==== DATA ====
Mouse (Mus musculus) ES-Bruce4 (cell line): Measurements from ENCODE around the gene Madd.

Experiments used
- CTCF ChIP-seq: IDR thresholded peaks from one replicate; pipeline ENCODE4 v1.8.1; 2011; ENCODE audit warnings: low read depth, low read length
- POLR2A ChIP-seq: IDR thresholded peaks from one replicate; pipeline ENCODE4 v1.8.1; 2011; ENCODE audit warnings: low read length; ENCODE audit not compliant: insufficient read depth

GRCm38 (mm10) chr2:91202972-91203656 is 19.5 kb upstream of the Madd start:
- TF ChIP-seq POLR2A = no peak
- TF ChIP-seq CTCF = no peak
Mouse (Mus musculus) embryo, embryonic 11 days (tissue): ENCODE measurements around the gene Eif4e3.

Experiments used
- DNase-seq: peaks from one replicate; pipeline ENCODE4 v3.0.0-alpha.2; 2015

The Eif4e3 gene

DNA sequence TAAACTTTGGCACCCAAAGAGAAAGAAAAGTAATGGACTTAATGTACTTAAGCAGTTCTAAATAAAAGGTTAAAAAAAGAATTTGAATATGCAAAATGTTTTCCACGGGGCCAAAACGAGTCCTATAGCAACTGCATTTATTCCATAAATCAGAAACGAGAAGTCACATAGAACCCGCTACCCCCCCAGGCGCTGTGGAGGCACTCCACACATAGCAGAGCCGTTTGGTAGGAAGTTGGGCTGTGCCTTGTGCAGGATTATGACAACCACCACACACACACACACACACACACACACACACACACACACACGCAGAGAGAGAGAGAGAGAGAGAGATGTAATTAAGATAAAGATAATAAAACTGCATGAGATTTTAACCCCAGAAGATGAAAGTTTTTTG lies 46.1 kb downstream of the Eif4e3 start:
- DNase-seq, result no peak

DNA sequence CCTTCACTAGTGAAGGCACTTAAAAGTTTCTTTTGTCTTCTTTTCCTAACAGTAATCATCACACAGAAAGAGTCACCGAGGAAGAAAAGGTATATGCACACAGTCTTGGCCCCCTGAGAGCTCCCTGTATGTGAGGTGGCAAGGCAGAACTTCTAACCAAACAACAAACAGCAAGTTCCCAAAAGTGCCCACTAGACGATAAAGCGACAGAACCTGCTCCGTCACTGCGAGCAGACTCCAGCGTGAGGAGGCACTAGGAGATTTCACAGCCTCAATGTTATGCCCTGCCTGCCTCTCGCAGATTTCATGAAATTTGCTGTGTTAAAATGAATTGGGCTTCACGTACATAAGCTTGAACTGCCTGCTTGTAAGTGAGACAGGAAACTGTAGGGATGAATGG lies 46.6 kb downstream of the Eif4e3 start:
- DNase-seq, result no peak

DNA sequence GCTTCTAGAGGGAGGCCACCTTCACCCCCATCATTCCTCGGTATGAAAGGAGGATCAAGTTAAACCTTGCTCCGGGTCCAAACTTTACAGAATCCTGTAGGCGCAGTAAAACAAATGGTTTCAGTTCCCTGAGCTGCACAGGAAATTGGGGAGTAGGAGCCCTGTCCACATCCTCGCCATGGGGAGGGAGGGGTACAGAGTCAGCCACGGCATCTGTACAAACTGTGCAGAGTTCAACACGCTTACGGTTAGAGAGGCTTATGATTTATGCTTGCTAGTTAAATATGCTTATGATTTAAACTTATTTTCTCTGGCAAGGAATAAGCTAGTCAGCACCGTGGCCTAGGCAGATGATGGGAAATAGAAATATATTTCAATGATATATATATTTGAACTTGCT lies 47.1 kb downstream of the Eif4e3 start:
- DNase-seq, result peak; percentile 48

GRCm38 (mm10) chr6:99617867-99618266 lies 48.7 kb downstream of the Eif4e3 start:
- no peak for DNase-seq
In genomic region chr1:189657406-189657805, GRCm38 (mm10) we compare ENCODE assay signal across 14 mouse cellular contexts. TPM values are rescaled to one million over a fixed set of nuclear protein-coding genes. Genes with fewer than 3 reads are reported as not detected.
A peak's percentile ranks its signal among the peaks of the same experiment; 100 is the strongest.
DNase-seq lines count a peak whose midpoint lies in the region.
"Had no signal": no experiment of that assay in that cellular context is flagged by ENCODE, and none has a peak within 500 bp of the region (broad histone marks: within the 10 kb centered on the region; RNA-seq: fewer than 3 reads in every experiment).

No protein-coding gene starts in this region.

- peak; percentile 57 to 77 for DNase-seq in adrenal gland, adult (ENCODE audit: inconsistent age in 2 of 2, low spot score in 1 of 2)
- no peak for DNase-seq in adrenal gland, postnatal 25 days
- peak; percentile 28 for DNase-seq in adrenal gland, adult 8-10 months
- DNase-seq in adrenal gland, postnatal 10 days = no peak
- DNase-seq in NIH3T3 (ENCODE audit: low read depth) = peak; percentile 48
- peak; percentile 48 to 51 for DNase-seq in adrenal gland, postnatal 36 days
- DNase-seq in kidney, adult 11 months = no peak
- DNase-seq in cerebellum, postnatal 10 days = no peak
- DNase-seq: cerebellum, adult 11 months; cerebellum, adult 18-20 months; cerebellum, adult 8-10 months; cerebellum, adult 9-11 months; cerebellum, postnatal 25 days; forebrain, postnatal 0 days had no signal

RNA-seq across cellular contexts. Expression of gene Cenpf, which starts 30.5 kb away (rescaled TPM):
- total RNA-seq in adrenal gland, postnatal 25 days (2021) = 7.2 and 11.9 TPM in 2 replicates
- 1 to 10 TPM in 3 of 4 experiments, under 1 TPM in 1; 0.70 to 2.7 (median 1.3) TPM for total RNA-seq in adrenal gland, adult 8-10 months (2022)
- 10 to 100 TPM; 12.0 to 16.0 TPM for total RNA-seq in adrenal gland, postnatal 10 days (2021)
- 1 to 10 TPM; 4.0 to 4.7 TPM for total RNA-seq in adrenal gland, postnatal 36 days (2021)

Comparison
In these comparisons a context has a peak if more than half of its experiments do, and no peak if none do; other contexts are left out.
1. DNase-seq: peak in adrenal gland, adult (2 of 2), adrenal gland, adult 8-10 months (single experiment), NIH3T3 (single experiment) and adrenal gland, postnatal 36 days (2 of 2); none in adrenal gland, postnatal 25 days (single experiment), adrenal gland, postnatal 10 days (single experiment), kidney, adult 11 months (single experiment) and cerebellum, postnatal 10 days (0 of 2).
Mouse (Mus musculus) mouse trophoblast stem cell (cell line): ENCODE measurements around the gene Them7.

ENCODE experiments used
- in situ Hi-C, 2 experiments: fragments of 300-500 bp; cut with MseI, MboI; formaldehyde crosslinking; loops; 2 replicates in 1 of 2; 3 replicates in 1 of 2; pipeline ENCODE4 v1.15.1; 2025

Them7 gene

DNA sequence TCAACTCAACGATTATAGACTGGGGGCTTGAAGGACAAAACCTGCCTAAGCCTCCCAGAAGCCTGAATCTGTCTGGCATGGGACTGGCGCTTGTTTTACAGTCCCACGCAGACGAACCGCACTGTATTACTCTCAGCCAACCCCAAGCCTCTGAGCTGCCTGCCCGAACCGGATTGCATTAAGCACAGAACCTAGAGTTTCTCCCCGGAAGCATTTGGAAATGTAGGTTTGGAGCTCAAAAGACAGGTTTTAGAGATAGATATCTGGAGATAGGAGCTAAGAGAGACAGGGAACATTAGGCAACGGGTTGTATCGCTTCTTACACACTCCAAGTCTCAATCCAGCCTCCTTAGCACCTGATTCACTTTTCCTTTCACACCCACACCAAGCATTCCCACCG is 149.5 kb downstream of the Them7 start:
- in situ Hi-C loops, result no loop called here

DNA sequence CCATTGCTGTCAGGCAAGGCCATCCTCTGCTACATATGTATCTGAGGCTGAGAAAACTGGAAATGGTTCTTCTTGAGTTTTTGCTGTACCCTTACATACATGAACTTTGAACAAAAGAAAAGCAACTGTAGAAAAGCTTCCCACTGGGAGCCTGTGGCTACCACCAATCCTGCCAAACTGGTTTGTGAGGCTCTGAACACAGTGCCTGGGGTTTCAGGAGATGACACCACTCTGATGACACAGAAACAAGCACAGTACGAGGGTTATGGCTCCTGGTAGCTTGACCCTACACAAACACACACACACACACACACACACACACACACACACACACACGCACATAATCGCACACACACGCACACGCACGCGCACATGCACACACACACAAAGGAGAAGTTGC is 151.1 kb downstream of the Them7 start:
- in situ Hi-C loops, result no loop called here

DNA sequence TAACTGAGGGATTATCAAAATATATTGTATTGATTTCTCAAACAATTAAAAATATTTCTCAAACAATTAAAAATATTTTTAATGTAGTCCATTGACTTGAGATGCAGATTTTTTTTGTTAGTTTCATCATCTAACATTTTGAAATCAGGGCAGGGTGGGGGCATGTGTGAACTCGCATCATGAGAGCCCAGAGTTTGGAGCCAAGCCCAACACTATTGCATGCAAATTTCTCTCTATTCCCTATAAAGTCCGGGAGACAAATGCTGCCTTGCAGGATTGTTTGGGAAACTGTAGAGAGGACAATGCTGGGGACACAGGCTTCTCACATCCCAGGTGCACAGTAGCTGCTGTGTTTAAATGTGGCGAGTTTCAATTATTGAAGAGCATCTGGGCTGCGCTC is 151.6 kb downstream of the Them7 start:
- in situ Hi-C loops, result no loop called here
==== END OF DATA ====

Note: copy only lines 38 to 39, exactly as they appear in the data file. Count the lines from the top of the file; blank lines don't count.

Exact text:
- 1 to 10 TPM; 4.0 to 4.7 TPM for total RNA-seq in adrenal gland, postnatal 36 days (2021)

Comparison